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Windows 7: New 2500K build OC Question

17 Apr 2011   #1
essenbe

Windows 10 Pro/ Windows 10 Pro Insider
 
 
New 2500K build OC Question

I just built a new Sandy Bridge rig this weekend. Specs are in stats, but it is an i5-2500K on an Asrock P67 Extreme4 board, in an In Win Dragon Rider case (great case). Build completed yesterday. Today I OC it to 4.2. I set the ram to XMP and set the frequency. I left everything else on auto and just changed the multiplier to 42. After that I ran Prime95. After 1 hour of Prime This is what I am showing. All voltages are stock (auto).
New 2500K build OC Question-prime-1.png

Does anyone see anything wrong with this?




My System SpecsSystem Spec
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17 Apr 2011   #2
smarteyeball

 
 

Temps are good, volts are fine.

RAM timing looks a little loose though.
My System SpecsSystem Spec
17 Apr 2011   #3
Shootist

Windows 7 Pro x64
 
 

I thinking you will get more out of it if the BCLK frequency was higher and the multiplier was lower.
Even if the top speed was lower.

I'm running a i5 760 @ 19M 200F for 3.8.
My System SpecsSystem Spec
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17 Apr 2011   #4
essenbe

Windows 10 Pro/ Windows 10 Pro Insider
 
 

Spec on the ram is 9-10-9-28 do you think I should try to lower them?
My System SpecsSystem Spec
17 Apr 2011   #5
Lordbob75

Windows 7 Ultimate x64, Mint 9
 
 

Quote   Quote: Originally Posted by Shootist View Post
I thinking you will get more out of it if the BCLK frequency was higher and the multiplier was lower.
Even if the top speed was lower.

I'm running a i5 760 @ 19M 200F for 3.8.
It is the other way around with the 2x00k CPUs. You pretty much have to leave the BLK frequency as is, but you can pump the clock multiplier up over 50 without much trouble.

~Lordbob
My System SpecsSystem Spec
17 Apr 2011   #6
Kipper

 

ASUS did a test of 100 binned D2 2600K CPUs and tested for stability under load; these results will most likely represent retail CPUs.

1. Approximately 50% of CPUs can go up to 4.4~4.5 GHz
2. Approximately 40% of CPUs can go up to 4.6~4.7 GHz
3. Approximately 10% of CPUs can go up to 4.8~5 GHz (50+ multipliers are about 2% of this group)
My System SpecsSystem Spec
17 Apr 2011   #7
Lordbob75

Windows 7 Ultimate x64, Mint 9
 
 

Quote   Quote: Originally Posted by Kipper View Post
ASUS did a test of 100 binned D2 2600K CPUs and tested for stability under load; these results will most likely represent retail CPUs.

1. Approximately 50% of CPUs can go up to 4.4~4.5 GHz
2. Approximately 40% of CPUs can go up to 4.6~4.7 GHz
3. Approximately 10% of CPUs can go up to 4.8~5 GHz (50+ multipliers are about 2% of this group)
I remember this test. My CPU can hit 5Ghz, but only at 1.5V, which was a tad scary. Not sure if they included bumping voltage in this or not though.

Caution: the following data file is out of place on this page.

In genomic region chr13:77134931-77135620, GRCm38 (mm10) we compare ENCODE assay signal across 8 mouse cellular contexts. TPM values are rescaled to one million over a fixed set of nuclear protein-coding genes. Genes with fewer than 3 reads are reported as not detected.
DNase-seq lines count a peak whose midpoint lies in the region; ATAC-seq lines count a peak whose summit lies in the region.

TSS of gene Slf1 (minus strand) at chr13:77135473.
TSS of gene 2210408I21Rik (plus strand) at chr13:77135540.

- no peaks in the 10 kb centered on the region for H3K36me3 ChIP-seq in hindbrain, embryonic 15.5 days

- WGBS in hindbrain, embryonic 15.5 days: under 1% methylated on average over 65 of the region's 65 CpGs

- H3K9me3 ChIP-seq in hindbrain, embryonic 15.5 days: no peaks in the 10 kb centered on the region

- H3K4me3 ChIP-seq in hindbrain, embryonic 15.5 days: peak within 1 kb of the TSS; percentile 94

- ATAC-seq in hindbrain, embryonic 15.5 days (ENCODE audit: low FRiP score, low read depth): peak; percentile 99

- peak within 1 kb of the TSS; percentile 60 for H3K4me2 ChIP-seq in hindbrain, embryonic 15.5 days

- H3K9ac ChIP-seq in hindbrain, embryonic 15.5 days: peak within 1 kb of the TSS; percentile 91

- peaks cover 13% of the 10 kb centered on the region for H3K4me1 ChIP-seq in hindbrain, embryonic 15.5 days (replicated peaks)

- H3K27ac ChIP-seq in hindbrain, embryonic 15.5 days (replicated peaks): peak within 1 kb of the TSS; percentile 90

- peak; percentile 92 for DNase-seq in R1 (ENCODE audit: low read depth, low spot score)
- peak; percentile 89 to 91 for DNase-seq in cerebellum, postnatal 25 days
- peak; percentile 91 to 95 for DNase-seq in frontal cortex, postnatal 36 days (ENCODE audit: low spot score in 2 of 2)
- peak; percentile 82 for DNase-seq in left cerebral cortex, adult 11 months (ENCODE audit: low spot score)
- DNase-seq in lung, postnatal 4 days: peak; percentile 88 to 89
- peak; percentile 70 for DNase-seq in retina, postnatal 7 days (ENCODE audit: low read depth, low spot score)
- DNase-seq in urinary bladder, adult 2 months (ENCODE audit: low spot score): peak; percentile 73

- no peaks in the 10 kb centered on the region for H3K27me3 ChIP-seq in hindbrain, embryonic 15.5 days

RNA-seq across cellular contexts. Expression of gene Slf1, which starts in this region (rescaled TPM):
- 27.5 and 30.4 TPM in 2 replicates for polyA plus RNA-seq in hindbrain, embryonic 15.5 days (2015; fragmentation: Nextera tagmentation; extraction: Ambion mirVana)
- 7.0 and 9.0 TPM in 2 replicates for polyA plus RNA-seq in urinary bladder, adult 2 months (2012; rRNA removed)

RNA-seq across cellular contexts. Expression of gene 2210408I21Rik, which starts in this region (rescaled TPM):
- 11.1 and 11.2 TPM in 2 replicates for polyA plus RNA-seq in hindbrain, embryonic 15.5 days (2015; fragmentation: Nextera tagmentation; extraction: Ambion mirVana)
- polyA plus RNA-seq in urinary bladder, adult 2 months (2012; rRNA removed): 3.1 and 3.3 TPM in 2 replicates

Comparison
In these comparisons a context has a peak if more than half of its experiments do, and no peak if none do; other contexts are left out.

~Lordbob
My System SpecsSystem Spec
17 Apr 2011   #8
Kipper

 

1.5 for 24-7 operations is really scary and will really shorten the life of your processor.

I find that my two 2600Ks running on the Fatal1ty, the P8P67 Pro and Deluxe boards are pretty much in line with the study ASUS did.

FROM: ASUS

K series overclocking and voltage range recommendations

Quick Note regarding Voltage Scaling – Internal binning of both D1 and D2 parts we discovered consistent voltage scaling patterns.

1. For K series parts, the stock voltage supplied will allow for consistent overclocking generally up to a multiplier of 43x. There is potential for the multi to be raised to 44x depending on the load induced. This default voltage range be approx 1.240 to 1.260 under load.

2. Increased range between 44 to 47x multipliers will generally require a voltage range between 1.30 to 1.375V with an LLC recommended setting of high to ultra high.

3. Increasing the range between 48 to 50x multiplier will generally require a voltage range between 1.40 to 1.500 with a LLC recommended setting of ultra high.

4. Increased range between 50 to 52 (52 generally considered peak max multiplier except for rare 54x parts) will generally require a CPU voltage range between 1.515 to 1.535V with LLC at Ultra High and potential fine adjustments to the CPU skew range.

Overall a key item to note is the best voltage to oc scaling range potential for the turbo multiplier is 1.400 to 1.425 vcore. Using this voltage range with an LLC recommendation of ultra high will generally provide the best scaling potential with proper load temperatures*.

We have generally found exceeding this voltage will not provide additional scaling or will increase load temperatures to a high level with synthetic load applications ( like Prime, Linx, OCCT ). Should you use more realistic loading testing (our recommendation is a combination of AIDA64 stress test, PC Mark Vantage) then temperatures under will be considerably under the max TDP rating.
My System SpecsSystem Spec
17 Apr 2011   #9
paulpicks21

Windows 7 Professional 64 bit
 
 

My 2600k requires 1.46vcore to be stable at 5ghz.

However for my daily oc it runs at 4.6ghz at 1.36vcore.

Paul.
My System SpecsSystem Spec
17 Apr 2011   #10
essenbe

Windows 10 Pro/ Windows 10 Pro Insider
 
 

I was not trying to see how fast I could oc it, I just wanted a moderate OC with stock voltages. All voltages were set to auto. I stated with default settings, put sata on ahci, enabled XMP for ram and set manuf. rated freq. and timings and increased the multiplier to 42. Everything else was set to auto.
My System SpecsSystem Spec
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 New 2500K build OC Question




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